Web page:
Small-caps and large-caps are wildly popular among investors, however, mid-cap stocks, such as MedReleaf Corp (TSE:LEAF), with a market capitalization of CA$3.04b, rarely draw their attention from the investing community. Despite this, the two other categories have lagged behind the risk-adjusted returns of commonly ignored mid-cap stocks. Today we will look at LEAF’s financial liquidity and debt levels, which are strong indicators for whether the company can weather economic downturns or fund strategic acquisitions for future growth. Remember this is a very top-level look that focuses exclusively on financial health, so I recommend a deeper analysis into LEAF here. View out our latest analysis for MedReleaf
Does LEAF produce enough cash relative to debt?
Over the past year, LEAF has ramped up its debt from CA$9.60m to CA$10.27m , which comprises of short- and long-term debt. With this rise in debt, the current cash and short-term investment levels stands at CA$215.87m , ready to deploy into the business. Moving onto cash from operations, its trivial cash flows from operations make the cash-to-debt ratio less useful to us, though these low levels of cash means that operational efficiency is worth a look. As the purpose of this article is a high-level overview, I won’t be looking at this today, but you can take a look at some of LEAF’s operating efficiency ratios such as ROA here.
Can LEAF pay its short-term liabilities?
At the current liabilities level of CA$18.83m liabilities, it appears that the company has been able to meet these commitments with a current assets level of CA$274.57m, leading to a 14.58x current account ratio. Though, a ratio greater than 3x may be considered as too high, as LEAF could be holding too much capital in a low-return investment environment.
Is LEAF’s debt level acceptable?
With debt at 3.13% of equity, LEAF may be thought of as having low leverage. LEAF is not taking on too much debt commitment, which can be restrictive and risky for equity-holders. Investors’ risk associated with debt is virtually non-existent with LEAF, and the company has plenty of headroom and ability to raise debt should it need to in the future.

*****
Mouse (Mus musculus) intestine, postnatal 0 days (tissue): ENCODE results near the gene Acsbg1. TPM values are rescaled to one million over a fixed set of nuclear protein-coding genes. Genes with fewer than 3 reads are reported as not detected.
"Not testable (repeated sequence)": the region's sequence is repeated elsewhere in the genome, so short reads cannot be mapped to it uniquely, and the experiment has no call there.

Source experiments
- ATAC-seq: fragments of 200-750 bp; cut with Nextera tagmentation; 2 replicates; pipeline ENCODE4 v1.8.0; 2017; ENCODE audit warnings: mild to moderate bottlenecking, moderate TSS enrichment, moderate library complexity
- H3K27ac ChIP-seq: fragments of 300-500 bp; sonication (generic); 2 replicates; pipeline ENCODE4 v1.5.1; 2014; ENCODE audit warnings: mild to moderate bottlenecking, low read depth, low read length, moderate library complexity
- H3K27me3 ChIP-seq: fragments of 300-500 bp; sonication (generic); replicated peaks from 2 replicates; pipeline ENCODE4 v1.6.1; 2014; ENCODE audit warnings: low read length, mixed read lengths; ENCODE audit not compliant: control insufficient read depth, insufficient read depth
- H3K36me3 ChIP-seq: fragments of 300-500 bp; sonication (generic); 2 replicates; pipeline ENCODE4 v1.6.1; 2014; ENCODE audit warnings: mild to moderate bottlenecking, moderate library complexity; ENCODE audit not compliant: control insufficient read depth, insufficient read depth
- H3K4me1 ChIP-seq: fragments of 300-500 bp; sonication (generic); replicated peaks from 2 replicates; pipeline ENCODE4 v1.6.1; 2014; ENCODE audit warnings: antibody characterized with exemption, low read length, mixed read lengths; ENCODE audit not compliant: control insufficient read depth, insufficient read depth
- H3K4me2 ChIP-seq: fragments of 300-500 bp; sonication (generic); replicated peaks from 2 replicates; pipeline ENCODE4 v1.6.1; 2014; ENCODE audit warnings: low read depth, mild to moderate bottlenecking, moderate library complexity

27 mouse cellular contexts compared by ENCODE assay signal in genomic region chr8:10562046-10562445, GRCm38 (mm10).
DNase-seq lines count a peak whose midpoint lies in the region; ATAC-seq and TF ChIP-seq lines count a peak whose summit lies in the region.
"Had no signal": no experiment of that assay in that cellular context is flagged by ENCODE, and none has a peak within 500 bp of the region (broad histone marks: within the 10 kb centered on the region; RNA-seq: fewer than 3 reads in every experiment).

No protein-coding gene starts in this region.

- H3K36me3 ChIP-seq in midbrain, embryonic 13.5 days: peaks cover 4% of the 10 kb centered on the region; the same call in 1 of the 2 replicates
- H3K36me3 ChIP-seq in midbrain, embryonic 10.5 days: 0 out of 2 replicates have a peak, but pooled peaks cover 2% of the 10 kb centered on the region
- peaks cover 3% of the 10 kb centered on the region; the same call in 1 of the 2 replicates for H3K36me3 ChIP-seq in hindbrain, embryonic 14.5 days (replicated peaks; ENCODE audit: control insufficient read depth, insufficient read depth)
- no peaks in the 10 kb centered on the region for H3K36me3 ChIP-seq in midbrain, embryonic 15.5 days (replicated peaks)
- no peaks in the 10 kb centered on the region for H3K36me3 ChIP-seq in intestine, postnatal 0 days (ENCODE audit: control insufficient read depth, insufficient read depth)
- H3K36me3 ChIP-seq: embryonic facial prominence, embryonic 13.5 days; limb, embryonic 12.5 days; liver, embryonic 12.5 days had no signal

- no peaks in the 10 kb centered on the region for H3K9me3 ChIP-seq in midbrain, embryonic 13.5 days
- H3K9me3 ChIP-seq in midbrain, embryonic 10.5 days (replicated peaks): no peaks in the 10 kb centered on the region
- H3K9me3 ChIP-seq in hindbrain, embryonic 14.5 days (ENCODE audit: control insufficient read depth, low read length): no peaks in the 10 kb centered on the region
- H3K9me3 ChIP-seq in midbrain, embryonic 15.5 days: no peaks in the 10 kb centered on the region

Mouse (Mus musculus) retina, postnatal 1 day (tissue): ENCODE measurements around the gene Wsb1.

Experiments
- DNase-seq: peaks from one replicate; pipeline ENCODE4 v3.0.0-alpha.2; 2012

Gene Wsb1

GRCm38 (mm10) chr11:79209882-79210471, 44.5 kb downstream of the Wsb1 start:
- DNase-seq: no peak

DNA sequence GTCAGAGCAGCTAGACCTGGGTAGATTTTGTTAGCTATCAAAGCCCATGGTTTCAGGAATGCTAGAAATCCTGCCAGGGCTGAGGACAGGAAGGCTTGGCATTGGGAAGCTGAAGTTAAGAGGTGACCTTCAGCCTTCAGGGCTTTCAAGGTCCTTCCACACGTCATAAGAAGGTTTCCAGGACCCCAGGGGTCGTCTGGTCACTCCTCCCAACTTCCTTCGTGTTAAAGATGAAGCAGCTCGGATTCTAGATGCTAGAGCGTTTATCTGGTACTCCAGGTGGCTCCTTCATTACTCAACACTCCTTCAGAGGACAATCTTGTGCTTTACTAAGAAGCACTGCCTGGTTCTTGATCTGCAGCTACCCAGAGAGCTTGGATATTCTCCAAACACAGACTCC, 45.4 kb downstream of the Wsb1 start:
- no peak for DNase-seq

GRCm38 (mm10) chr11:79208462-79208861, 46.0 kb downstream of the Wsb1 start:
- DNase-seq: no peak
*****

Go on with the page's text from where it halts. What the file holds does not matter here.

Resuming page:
LEAF’s cash flow coverage indicates it could improve its operating efficiency in order to meet demand for debt repayments should unforeseen events arise. However, the company exhibits proper management of current assets and upcoming liabilities. This is only a rough assessment of financial health, and I’m sure LEAF has company-specific issues impacting its capital structure decisions. You should continue to research MedReleaf to get a more holistic view of the stock by looking at:
- Future Outlook: What are well-informed industry analysts predicting for LEAF’s future growth? Take a look at our free research report of analyst consensus for LEAF’s outlook.
- Valuation: What is LEAF worth today? Is the stock undervalued, even when its growth outlook is factored into its intrinsic value? The intrinsic value infographic in our free research report helps visualize whether LEAF is currently mispriced by the market.
- Other High-Performing Stocks: Are there other stocks that provide better prospects with proven track records? Explore our free list of these great stocks here.
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